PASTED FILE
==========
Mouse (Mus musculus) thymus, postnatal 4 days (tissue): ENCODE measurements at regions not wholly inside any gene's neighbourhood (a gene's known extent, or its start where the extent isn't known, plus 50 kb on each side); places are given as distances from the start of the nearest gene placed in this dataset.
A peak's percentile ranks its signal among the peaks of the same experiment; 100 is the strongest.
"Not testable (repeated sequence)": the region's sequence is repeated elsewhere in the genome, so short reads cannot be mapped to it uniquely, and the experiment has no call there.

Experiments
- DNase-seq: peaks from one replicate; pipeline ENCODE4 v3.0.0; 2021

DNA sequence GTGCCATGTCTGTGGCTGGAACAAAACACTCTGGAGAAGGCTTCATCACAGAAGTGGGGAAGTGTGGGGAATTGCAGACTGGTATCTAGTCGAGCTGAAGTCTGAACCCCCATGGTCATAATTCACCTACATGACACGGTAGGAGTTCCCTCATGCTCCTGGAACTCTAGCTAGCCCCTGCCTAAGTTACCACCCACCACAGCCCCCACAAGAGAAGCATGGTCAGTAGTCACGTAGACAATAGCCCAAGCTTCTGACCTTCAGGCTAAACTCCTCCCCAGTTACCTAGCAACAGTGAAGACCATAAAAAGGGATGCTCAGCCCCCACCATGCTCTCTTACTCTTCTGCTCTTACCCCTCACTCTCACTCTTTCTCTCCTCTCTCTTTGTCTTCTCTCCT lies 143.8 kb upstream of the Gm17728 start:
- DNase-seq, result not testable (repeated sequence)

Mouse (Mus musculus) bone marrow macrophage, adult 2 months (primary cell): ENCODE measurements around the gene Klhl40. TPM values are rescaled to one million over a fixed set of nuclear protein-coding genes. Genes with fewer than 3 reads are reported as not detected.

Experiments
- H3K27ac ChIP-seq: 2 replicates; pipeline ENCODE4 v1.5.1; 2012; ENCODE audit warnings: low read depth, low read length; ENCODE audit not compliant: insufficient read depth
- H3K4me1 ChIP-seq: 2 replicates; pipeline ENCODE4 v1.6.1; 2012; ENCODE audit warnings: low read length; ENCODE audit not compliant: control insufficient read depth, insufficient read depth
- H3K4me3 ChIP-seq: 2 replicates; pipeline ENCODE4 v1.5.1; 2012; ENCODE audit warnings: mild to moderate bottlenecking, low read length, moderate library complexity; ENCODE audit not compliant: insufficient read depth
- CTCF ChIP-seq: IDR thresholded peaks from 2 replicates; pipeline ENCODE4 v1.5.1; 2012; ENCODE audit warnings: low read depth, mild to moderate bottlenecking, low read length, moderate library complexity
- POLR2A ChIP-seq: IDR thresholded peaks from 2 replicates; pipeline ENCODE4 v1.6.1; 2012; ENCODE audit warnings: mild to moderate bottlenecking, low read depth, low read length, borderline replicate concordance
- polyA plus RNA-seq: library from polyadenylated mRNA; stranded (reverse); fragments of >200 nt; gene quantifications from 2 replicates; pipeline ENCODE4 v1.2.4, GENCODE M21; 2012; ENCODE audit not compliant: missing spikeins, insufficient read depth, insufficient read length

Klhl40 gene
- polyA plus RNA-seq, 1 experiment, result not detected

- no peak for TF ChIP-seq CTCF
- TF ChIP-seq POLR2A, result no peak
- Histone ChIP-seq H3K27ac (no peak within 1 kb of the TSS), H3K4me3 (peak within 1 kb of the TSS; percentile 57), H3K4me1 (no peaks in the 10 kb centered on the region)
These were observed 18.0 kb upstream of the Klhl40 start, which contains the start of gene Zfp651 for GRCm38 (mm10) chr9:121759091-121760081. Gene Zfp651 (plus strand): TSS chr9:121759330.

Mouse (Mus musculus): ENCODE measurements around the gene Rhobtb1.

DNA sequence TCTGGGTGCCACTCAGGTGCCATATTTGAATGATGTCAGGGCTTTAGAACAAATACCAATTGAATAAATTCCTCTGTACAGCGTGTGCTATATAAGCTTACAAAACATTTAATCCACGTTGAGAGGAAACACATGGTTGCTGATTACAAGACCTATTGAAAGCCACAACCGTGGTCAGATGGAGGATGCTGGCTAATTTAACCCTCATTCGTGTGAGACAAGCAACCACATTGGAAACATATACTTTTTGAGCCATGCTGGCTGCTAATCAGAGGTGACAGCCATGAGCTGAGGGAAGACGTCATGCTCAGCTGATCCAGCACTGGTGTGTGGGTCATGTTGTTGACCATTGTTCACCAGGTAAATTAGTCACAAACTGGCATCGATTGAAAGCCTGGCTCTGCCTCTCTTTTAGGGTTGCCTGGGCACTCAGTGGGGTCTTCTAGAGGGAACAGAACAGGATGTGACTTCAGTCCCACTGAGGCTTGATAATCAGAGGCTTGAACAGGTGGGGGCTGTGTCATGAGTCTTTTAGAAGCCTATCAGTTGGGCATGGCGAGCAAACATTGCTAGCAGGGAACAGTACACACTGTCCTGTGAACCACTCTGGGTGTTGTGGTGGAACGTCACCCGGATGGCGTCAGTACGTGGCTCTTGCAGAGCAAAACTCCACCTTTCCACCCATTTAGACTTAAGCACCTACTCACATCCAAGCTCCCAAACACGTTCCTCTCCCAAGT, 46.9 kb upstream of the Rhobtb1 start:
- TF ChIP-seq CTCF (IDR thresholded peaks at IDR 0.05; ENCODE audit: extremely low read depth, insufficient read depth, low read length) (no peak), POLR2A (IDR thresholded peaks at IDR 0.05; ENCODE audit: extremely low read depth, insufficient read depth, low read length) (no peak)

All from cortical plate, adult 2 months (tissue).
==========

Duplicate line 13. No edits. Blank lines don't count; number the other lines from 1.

- CTCF ChIP-seq: IDR thresholded peaks from 2 replicates; pipeline ENCODE4 v1.5.1; 2012; ENCODE audit warnings: low read depth, mild to moderate bottlenecking, low read length, moderate library complexity